- Heating Equipment
- Heat Exchanger
Based on the results of the company investigation and analysis of an amateur video, the company determined that the incident could have been caused by the failure of one of the following plant components:
· pipes leading to the reactor pressure gauges
· the recycled quench gas pipe at the bottom of the reactor
· the diathermic oil pipe (hot oil) entering or exiting the heat exchanger
· the heat exchanger flanged joints and connection lines.
The company determined that a release from the hot oil circuit could not have triggered the fire, based on the evidence from the pressure data in the circuit, which showed that the failure occurred 30 minutes after the fire started. The video confirms the pipe rupture 30 minutes after the fire began. For the same reason, a release from the hydrogen pipes is not considered likely, as the records demonstrate that the hydrogen pipe failed seven minutes after the fire began. When the heat exchanger flanged joints were dismantled, it was seen that the joint gaskets were not damaged. Thus, the company considers the failure of a pipe from the reactor pressure measurement gauges to be the most likely cause of the accident (although there is no conclusive evidence to identify the specific failure that caused the pipe to rupture). This assumption is supported by the following facts:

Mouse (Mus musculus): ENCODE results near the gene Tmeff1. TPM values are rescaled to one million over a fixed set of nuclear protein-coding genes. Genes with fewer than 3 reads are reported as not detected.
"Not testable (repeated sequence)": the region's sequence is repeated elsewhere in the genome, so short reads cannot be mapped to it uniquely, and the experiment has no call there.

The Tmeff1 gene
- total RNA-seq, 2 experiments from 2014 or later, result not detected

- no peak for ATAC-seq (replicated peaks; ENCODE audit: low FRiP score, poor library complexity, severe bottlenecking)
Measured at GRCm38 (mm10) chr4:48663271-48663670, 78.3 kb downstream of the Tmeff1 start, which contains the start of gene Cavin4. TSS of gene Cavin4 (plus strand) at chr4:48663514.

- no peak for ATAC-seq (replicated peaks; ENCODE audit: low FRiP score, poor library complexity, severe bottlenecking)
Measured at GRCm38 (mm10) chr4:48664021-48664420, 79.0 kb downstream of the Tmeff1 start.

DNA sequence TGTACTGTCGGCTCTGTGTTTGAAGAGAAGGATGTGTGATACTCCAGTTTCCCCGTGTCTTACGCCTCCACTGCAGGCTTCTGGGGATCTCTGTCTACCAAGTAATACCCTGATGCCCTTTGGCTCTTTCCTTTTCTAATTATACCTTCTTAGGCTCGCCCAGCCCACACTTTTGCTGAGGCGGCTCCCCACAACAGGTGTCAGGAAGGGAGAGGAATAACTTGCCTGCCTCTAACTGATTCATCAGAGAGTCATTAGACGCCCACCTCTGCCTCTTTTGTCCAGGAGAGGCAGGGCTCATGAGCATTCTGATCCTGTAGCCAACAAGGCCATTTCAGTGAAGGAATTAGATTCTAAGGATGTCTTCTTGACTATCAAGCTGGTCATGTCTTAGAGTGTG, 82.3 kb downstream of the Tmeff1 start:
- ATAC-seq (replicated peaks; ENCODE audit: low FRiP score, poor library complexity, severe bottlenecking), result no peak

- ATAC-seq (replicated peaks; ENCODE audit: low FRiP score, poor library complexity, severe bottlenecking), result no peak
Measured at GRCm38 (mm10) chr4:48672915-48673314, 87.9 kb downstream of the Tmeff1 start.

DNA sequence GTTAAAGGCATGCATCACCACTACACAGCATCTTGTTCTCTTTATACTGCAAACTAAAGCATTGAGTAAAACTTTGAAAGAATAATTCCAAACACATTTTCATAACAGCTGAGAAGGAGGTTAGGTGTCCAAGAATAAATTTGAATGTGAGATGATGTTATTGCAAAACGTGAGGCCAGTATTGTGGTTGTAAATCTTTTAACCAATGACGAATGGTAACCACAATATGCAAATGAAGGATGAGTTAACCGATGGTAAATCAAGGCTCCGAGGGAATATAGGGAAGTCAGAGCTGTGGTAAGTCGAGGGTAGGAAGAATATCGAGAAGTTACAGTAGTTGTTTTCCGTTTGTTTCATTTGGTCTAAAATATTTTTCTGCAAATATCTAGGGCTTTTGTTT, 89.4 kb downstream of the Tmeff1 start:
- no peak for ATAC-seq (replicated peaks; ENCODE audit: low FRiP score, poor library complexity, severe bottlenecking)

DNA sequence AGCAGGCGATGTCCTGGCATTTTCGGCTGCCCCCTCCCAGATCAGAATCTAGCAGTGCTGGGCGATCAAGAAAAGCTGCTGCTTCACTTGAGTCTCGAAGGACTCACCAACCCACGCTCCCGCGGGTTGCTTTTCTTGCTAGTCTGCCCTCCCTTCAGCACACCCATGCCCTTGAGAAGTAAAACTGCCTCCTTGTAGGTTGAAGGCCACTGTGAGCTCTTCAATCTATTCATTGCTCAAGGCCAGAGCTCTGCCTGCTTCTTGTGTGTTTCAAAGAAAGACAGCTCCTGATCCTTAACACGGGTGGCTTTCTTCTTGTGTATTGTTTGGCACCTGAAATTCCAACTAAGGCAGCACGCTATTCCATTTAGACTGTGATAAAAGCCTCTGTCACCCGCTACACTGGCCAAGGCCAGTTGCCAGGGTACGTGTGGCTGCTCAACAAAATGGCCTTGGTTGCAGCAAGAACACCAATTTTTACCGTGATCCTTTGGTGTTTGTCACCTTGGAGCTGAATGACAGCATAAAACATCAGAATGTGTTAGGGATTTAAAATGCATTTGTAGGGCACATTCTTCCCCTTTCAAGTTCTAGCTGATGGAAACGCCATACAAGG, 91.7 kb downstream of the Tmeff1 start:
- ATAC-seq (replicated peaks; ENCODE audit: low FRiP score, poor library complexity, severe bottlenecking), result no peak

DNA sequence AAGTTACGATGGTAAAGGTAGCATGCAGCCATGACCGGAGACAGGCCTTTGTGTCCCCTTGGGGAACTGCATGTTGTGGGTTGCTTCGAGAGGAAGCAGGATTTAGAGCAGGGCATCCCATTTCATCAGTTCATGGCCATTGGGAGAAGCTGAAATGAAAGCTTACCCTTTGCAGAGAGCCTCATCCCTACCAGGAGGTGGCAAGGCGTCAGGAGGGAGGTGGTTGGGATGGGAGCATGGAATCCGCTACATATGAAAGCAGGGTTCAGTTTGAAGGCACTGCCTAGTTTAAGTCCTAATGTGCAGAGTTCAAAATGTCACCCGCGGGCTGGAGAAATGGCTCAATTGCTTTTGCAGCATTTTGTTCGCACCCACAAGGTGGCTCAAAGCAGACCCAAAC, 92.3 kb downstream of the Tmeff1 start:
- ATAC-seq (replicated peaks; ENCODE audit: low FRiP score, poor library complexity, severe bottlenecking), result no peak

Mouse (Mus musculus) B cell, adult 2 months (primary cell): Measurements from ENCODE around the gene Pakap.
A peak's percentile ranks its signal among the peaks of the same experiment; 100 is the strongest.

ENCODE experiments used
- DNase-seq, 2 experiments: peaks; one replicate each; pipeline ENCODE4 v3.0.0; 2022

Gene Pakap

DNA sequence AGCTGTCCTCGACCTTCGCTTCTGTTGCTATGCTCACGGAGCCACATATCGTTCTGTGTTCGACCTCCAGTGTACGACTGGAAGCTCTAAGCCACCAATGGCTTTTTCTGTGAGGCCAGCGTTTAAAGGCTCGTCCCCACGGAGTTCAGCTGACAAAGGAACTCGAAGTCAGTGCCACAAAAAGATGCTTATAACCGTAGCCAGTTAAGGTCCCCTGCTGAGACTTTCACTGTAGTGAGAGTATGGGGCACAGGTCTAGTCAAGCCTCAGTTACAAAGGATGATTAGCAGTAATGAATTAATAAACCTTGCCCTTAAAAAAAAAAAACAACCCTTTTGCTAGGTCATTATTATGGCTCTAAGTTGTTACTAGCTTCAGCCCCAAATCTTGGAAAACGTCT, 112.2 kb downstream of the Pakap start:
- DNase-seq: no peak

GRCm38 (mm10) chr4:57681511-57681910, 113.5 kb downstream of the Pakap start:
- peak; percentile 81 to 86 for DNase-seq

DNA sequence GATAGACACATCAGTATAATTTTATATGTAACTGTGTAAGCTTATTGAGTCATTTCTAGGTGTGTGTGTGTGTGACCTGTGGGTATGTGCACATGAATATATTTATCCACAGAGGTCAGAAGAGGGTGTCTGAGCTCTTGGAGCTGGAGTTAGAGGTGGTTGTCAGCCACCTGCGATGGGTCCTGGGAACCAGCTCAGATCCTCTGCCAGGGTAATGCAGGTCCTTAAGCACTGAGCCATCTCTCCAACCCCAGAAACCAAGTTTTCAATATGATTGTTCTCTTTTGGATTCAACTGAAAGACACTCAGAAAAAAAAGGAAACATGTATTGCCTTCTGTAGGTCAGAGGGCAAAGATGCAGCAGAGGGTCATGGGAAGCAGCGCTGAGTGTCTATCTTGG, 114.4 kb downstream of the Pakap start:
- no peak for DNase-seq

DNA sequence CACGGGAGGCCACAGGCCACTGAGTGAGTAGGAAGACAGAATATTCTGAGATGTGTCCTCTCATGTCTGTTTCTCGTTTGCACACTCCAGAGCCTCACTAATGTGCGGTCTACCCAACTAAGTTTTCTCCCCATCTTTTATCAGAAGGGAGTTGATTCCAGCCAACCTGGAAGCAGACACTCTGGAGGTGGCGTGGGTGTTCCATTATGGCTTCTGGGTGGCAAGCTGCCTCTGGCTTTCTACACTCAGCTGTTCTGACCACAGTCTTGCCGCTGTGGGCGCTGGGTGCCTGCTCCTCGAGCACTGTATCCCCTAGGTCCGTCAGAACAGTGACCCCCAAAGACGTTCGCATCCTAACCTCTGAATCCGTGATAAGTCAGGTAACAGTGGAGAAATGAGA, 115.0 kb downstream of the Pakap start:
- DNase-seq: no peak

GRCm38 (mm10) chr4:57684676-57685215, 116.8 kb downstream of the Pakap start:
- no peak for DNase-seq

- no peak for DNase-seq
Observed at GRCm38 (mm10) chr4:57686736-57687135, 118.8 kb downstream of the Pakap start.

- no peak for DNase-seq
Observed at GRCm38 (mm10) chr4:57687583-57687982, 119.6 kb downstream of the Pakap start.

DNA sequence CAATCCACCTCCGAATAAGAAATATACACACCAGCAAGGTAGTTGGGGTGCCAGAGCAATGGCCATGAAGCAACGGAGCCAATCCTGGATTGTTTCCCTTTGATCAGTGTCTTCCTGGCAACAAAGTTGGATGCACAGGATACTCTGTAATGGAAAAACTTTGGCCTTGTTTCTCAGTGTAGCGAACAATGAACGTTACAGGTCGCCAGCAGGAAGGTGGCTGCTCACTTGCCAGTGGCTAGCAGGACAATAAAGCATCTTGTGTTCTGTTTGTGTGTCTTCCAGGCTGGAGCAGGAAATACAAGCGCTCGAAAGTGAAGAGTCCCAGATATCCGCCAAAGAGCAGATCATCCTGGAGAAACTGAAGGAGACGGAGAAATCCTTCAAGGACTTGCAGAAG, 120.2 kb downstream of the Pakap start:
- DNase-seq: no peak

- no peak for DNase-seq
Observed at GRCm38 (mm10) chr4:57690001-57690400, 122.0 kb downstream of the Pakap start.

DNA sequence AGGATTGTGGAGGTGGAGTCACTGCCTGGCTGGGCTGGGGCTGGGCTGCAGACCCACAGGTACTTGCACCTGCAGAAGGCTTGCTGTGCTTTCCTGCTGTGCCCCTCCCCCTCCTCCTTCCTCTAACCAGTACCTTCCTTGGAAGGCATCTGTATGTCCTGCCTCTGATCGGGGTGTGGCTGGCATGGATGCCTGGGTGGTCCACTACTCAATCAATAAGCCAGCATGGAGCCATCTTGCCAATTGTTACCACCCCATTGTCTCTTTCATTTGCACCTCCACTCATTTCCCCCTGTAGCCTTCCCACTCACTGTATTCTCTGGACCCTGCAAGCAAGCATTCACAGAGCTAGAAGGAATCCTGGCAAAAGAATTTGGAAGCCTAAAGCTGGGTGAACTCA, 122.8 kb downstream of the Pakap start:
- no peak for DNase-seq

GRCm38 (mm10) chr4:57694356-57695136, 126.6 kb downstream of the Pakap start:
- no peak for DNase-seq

· This pipe is located in the area corresponding to the epicenter of the fire.
· The area corresponds to the area visually identified by the witnesses.
· The product release (hydrogen and fuel oil) from one of these pipes can cause a 6-meter long jet flame, as occurred.
· The product supposedly released would have had a high enough temperature and pressure to self-ignite or ignite against a plant hot spot (e.g., the hot oil circuit).
· The damages recorded were caused by overheating (flame exposition) and were not caused by overpressure or explosion. The pressure measurement records confirm no significant pressure changes at the beginning of the event.
The company decided to rebuild the hydrotreatment plant, in compliance with regulations, and to introduce the following process design changes:
· complete separation of the light fuel oil section and the heavy fuel oil section to avoid the possibility of "domino effects"
· lowering the maximum height of the heat exchanger installations from 25 meters to 15 meters to facilitate fire-extinguishing operations
· redesign of the piping system to minimize adjacencies
· relocation of the valves on the hydrogen quench line to enable depressurization
· reduction of the number of measurement gauges
· insertion of valves in a safe area for depressurizing the hot oil circuit.